Milk and milk alternatives
Not too long ago, the only thing you could expect to drown your cereal in was whole cow’s milk. Now, cow’s milk comes in all sorts of varieties: whole milk, 2 percent, 1 percent, fat-free, and even lactose-free milk.
For people with dietary or allergy concerns, there are also alternatives to cow’s milk. Almond, soy, rice, and coconut “milk” are popular plant-based milk alternatives. They’re becoming even more available in stores across the United States.
There are other cow’s milk alternatives like goat milk or oat milk that may be another good choice for some people.
Each type of milk has its advantages and disadvantages, depending on a person’s diet, health, nutritional needs, or personal taste preferences.
For example, some people may be intolerant to dairy milk and may need to choose a plant-based alternative.
Alternatively, those who may need to boost their calorie and nutrient intake may opt for whole milk, which is a concentrated source of protein, fat, and calories.
However, milk such as whole dairy milk and full-fat coconut milk is rich in fat and calories, which should be taken into account if you’re looking for a lower-calorie beverage. Whole cow’s milk contains more calories and saturated fat than any other milk, aside from goat’s milk.
Look at the differences in these popular types of milk to determine which best suits your needs. With all varieties, choose the unsweetened versions. Milk and milk alternatives can double their amount of sugar if they’re sweetened with added sugars.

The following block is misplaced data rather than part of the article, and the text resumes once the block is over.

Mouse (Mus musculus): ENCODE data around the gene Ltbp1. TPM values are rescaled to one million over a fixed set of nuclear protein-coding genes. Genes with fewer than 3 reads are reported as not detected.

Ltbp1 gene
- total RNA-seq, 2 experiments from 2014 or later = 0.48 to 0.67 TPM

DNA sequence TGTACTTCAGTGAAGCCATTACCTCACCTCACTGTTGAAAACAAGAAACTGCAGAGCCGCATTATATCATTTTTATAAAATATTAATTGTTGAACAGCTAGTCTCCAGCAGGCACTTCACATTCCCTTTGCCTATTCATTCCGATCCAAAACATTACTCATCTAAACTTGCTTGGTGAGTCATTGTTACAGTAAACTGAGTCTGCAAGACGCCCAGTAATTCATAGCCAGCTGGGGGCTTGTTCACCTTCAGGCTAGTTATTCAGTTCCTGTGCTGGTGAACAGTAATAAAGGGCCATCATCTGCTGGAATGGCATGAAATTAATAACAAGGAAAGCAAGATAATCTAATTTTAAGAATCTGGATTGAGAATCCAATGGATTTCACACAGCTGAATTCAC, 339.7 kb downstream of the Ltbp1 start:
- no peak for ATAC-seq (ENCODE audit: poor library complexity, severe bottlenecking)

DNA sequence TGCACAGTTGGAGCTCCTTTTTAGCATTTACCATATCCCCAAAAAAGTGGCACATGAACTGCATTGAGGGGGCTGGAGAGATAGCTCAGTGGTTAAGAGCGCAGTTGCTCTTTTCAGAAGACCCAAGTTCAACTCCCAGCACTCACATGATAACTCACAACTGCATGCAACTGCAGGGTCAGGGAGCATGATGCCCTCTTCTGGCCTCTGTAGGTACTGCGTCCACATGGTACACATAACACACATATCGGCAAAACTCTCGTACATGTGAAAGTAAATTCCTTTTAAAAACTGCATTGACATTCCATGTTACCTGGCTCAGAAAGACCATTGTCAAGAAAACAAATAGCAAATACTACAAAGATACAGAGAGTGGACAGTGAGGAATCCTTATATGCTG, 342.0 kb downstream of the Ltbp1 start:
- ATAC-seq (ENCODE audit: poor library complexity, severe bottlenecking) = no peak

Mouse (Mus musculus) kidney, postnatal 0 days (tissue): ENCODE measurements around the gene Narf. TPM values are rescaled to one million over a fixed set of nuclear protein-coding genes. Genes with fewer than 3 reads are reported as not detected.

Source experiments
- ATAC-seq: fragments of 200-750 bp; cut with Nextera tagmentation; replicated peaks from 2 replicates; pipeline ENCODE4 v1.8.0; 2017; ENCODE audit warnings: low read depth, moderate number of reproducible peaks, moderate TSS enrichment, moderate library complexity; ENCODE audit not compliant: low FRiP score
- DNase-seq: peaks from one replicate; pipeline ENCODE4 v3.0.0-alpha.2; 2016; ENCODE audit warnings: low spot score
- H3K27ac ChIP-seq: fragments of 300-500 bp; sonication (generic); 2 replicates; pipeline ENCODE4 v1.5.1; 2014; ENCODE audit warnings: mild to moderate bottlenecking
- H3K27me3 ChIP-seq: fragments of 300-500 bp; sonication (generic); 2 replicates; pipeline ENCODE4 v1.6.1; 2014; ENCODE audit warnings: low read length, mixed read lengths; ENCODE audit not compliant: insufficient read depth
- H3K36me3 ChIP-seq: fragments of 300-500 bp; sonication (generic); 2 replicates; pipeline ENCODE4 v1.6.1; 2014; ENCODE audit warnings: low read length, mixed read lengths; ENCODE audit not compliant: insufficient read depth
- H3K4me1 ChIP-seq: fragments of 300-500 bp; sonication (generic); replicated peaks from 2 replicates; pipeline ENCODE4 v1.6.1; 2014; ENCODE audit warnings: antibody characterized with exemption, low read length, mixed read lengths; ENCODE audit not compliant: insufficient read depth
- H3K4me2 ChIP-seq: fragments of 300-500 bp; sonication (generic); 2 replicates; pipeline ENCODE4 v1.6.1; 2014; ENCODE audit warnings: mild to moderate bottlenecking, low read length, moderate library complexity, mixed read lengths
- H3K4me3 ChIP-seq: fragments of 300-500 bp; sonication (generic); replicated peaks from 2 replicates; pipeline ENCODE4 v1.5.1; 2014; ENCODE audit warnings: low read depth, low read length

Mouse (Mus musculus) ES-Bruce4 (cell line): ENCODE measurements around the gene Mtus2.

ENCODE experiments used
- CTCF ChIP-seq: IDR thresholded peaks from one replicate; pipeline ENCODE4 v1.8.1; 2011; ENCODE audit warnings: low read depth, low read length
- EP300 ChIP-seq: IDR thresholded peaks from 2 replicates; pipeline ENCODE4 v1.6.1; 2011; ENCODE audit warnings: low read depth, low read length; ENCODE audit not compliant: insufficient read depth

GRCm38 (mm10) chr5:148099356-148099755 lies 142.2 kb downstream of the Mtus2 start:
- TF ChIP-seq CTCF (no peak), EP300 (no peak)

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Whole milk has the highest fat content of all types of milk. One cup contains about:
- 150 calories
- 12 grams of carbohydrates in the form of lactose (milk sugar)
- 8 grams of fat
- 8 grams of protein
None of the milk’s natural components are removed. As you can see, whole milk is high in natural proteins, fat, and calcium. Milk sold in the United States is usually fortified with vitamin A and vitamin D, as well.
Other cow’s milk has the same amount of carbohydrates and protein, with some or all of the fat removed. While whole milk has 150 calories in one cup, 1 percent milk has 110 calories, and skim milk has just 80 calories.
Fat-free milk is significantly lower in calories than whole milk. However, the removal of fat decreases the amount of certain nutrients in the milk, including vitamins E and K.
Lactose-free milk is processed to break down lactose, a natural sugar found in milk products.
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Lactose-free milk is also a good source of protein, calcium, vitamins, and minerals. The total and saturated fat contents of lactose-free milk vary, as it comes in 2 percent, 1 percent, and fat-free varieties.
Almond milk is made from ground almonds and filtered water. It may also contain starches and thickeners to improve its consistency and shelf life.
People who are allergic to almonds or nuts should avoid almond milk.